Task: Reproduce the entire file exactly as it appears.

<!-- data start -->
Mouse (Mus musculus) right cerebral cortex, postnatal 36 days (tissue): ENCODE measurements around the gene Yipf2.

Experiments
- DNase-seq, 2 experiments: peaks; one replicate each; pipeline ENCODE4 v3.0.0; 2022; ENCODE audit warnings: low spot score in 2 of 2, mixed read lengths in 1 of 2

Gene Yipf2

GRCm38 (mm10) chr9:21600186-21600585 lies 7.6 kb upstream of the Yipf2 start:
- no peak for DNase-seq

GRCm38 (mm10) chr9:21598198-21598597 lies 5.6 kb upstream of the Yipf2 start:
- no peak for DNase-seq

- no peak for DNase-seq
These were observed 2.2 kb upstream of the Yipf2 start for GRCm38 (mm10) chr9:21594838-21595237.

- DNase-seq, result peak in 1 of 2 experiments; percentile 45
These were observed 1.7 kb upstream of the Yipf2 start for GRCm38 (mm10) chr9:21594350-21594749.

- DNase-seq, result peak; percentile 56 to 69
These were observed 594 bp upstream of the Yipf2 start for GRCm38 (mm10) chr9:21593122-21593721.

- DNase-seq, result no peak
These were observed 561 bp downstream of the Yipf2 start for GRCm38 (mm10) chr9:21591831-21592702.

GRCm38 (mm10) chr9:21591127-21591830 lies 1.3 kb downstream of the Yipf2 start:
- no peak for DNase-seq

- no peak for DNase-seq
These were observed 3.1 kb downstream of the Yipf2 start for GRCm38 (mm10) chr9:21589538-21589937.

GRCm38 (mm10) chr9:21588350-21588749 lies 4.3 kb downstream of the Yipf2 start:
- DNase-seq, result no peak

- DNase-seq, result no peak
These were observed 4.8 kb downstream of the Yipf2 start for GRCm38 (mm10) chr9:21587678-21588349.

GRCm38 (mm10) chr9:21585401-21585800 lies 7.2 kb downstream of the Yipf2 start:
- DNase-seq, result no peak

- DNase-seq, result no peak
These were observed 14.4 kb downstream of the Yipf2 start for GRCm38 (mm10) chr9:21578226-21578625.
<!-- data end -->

Mouse (Mus musculus) right cerebral cortex, postnatal 36 days (tissue): ENCODE measurements around the gene Yipf2.

Experiments
- DNase-seq, 2 experiments: peaks; one replicate each; pipeline ENCODE4 v3.0.0; 2022; ENCODE audit warnings: low spot score in 2 of 2, mixed read lengths in 1 of 2

Gene Yipf2

GRCm38 (mm10) chr9:21600186-21600585 lies 7.6 kb upstream of the Yipf2 start:
- no peak for DNase-seq

GRCm38 (mm10) chr9:21598198-21598597 lies 5.6 kb upstream of the Yipf2 start:
- no peak for DNase-seq

- no peak for DNase-seq
These were observed 2.2 kb upstream of the Yipf2 start for GRCm38 (mm10) chr9:21594838-21595237.

- DNase-seq, result peak in 1 of 2 experiments; percentile 45
These were observed 1.7 kb upstream of the Yipf2 start for GRCm38 (mm10) chr9:21594350-21594749.

- DNase-seq, result peak; percentile 56 to 69
These were observed 594 bp upstream of the Yipf2 start for GRCm38 (mm10) chr9:21593122-21593721.

- DNase-seq, result no peak
These were observed 561 bp downstream of the Yipf2 start for GRCm38 (mm10) chr9:21591831-21592702.

GRCm38 (mm10) chr9:21591127-21591830 lies 1.3 kb downstream of the Yipf2 start:
- no peak for DNase-seq

- no peak for DNase-seq
These were observed 3.1 kb downstream of the Yipf2 start for GRCm38 (mm10) chr9:21589538-21589937.

GRCm38 (mm10) chr9:21588350-21588749 lies 4.3 kb downstream of the Yipf2 start:
- DNase-seq, result no peak

- DNase-seq, result no peak
These were observed 4.8 kb downstream of the Yipf2 start for GRCm38 (mm10) chr9:21587678-21588349.

GRCm38 (mm10) chr9:21585401-21585800 lies 7.2 kb downstream of the Yipf2 start:
- DNase-seq, result no peak

- DNase-seq, result no peak
These were observed 14.4 kb downstream of the Yipf2 start for GRCm38 (mm10) chr9:21578226-21578625.